With near 1000 miles on the ’46 Chief engine break-in I’ve come to realize that the “high output” generator with regulator isn’t putting out much more than my ’39 Chief generator with cut-out. I have a pair of driving lights which I can’t use or I’ll drain the battery. The only other extra electrical load on the ’46 Chief is a pair of rear marker lights. I figure total draw is about 20 amps and the generator is lucky to be putting out 15-18 amps. I remember hearing about a VW generator conversion which would double the output and so did a search and found very little to go on. I was able to obtain a VW generator and matching regulator rated at 7 volts, 45 amps, negative ground which I figured would do the trick. Cost: $20.00.
The VW generator’s dimensions were almost exactly the same as the Indian Autolite generator. The only real difference was the VW generator being slightly smaller in diameter (about 1/32nd”) but I knew it would fit into the generator holder even if I had to use a shim to make up the difference.
The main problem was going to be rotation of the armature for although both the Indian and VW generator show a clockwise rotation, you have to mount the VW generator “backwards” for it to fit in the Chief’s frame. Thus, the back end of the VW generator (normally with a large cooling fan attached and mounted inside the VW engine shroud) on which you have to mount the generator pulley would be rotating counterclockwise. I checked both generators by “motoring them” (attach positive lead to hot side of field, attach other field lead to armature lead and attach negative lead to generator body). Both motored in the opposite direction to their intended generating direction and in opposite directions to each other.
Since the flow of current in the field determines polarity, I figured that swapping the two ends of the field as they connect to the regulator would generate the right polarity with the VW running opposite its intended rotation. In essence this ran current backwards through the field to compensate for the armature running backwards in the generator. I had to solder on small wire extensions to the field leads so they could reach across to the other leads position on the regulator. I put it together and motored it again and….Bingo….it rotated just like the Chief generator.
Then it was just a matter of pulling out the armature, chucking it into my lathe and cutting the pulley shaft down to the same diameter as the Chief pulley. I also had to file down the key and slightly file open the key slot in the pulley so they would mate snugly. I then cut off the other end of the armature shaft…the end that would have normally been used on the VW for the generator pulley. I mounted the VW generator with the regulator pointing downwards: there isn’t sufficient room to mount it upright. I also had to insert a thin piece of brass shim (.015") about 1” wide and 5” long between the generator body and mounting bracket to ensure a snug fit.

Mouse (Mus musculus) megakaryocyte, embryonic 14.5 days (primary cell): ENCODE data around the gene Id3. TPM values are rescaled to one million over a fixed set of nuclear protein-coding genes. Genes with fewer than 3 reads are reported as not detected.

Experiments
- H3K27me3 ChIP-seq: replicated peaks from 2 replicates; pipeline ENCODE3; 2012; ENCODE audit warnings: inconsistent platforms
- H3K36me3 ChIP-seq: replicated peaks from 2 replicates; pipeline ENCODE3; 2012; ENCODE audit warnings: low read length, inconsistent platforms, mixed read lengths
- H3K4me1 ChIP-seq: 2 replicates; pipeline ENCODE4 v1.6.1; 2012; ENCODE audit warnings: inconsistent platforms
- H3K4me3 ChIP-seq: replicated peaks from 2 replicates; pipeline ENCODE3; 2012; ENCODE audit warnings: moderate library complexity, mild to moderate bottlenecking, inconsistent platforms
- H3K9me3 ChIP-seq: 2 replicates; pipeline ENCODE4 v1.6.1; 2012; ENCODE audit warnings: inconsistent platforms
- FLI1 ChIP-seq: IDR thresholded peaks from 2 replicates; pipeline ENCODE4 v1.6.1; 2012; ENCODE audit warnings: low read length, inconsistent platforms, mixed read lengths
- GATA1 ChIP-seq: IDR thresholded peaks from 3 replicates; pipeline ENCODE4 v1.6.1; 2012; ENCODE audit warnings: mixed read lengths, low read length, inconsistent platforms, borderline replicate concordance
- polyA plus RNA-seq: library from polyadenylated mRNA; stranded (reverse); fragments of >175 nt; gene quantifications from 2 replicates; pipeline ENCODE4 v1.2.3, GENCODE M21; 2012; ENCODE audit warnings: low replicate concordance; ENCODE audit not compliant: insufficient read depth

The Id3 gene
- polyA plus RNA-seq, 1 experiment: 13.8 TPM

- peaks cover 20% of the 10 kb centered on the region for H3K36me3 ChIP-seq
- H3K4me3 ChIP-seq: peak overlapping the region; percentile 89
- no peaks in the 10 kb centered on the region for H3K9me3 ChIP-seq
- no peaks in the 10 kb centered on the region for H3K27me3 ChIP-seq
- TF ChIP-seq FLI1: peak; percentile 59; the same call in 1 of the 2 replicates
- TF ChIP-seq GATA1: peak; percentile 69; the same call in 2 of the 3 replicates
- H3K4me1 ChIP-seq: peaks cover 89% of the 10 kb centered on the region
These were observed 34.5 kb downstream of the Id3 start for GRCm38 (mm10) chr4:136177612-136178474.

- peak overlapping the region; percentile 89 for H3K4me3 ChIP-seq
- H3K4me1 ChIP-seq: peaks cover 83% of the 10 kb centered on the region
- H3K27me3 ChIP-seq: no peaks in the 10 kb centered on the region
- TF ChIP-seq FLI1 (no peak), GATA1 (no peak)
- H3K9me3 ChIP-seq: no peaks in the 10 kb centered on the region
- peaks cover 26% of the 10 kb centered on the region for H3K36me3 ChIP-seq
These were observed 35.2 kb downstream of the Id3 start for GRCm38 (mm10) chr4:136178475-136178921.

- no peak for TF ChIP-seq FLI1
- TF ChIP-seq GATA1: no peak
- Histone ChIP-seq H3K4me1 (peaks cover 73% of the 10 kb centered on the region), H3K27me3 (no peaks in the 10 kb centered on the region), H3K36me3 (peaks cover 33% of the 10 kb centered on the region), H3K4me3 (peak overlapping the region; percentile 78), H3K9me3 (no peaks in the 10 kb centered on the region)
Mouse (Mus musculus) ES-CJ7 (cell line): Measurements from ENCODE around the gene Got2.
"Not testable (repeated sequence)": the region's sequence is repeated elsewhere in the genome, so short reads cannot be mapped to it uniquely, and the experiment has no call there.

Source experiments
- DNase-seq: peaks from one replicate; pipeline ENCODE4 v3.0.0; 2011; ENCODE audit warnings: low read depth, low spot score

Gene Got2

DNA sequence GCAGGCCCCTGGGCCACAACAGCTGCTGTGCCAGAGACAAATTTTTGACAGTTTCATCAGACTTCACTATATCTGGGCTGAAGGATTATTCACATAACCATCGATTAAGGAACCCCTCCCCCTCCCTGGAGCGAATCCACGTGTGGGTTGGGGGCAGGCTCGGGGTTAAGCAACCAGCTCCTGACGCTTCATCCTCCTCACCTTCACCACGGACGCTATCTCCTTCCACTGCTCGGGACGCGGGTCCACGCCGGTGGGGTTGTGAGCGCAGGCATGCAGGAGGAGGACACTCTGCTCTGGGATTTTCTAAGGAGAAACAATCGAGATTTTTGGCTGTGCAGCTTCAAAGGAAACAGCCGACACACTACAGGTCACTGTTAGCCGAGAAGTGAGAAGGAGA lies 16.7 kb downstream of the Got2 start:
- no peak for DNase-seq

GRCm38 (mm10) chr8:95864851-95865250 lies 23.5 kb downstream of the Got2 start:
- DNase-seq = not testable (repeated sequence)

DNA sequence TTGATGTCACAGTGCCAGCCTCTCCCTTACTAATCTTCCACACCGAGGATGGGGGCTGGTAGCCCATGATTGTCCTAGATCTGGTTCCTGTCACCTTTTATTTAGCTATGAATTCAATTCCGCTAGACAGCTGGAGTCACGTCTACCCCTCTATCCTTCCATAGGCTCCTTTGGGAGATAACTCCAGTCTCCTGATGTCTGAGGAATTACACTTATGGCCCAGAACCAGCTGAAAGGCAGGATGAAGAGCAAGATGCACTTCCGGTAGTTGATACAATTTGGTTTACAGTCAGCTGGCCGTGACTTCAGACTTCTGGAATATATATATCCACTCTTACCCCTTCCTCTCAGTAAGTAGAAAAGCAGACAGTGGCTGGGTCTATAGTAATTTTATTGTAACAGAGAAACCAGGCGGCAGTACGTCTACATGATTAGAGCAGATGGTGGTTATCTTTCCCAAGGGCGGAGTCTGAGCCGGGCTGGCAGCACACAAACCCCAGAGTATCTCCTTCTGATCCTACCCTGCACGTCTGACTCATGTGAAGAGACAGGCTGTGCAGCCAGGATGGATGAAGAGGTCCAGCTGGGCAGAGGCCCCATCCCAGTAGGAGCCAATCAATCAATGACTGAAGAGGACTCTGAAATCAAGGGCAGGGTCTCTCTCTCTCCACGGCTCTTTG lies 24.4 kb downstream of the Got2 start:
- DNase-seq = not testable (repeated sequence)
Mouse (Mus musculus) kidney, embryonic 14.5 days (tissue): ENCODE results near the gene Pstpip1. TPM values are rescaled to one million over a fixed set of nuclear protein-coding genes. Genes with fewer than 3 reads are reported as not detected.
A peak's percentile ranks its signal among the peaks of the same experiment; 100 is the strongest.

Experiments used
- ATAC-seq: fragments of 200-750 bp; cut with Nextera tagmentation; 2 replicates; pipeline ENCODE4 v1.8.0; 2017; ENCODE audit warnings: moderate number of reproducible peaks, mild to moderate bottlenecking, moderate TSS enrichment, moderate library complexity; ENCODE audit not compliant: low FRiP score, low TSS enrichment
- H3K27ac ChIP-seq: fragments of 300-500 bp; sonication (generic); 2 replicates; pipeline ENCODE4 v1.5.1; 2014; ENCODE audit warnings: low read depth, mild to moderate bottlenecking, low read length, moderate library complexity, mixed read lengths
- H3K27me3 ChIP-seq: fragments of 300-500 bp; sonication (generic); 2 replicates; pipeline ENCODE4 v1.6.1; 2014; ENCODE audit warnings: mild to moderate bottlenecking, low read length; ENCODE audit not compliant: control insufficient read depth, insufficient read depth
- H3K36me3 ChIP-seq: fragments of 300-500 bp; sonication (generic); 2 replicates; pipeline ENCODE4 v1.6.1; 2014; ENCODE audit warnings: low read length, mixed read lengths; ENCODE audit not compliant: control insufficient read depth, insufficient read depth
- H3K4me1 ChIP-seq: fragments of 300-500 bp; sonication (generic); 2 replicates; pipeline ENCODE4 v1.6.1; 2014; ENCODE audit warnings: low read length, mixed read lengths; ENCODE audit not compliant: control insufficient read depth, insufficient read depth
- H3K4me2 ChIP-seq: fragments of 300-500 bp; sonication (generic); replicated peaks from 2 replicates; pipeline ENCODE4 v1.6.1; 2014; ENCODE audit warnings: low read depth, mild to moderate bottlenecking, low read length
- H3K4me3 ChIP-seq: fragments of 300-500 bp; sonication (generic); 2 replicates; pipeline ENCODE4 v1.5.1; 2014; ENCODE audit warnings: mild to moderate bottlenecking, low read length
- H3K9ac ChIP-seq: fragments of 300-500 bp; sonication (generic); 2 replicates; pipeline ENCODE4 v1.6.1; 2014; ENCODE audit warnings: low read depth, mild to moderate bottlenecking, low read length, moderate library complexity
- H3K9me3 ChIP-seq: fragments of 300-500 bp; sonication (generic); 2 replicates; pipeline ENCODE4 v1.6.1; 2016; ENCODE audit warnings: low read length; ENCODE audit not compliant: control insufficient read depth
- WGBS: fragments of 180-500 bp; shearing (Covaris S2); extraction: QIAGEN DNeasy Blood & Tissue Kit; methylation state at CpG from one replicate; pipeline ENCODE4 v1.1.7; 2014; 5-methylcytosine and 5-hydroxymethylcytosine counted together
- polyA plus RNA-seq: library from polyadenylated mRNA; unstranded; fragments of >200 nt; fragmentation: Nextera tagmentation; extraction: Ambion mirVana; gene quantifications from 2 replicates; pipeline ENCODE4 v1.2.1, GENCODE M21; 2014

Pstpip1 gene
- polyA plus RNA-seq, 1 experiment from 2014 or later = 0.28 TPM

The results were absolutely great! The battery charges to 7 volts regardless of the load and even with all the lights on there is still a slight maintenance charge. If the battery is run down, say at a traffic light, the generator charges it right back up and then goes back into a maintenance charge. With full load, the generator will charge at about 30 mph in 3rd gear. When riding with less than a full load (i.e. driving lights off) it will do even better. Even with all lights off, the current is regulated so you don’t have to worry about boiling off your battery.
I know it may seem sacrilege to use a VW generator on and Chief but I ride my bikes year round and performance and reliability are key. It also looks great too coming very close to the original Autolite in appearance! I guess I could have opted for a 12 volt upgrade to the Chief generator or even gone to an alternator. However, for $20.00 and a little bit of experimenting I have solved this common problem. I suspect that the Bosch electronics will be a lot more reliable as well. My biggest surprise was that Bosch was able to pack that much power into such a small package. I have a ’39 Plymouth with a 35 amp generator that has to be twice that size! VW also makes a 30 amp generator but I’d stick with the 45 amps: lots of reserve power means you can use higher output bulbs.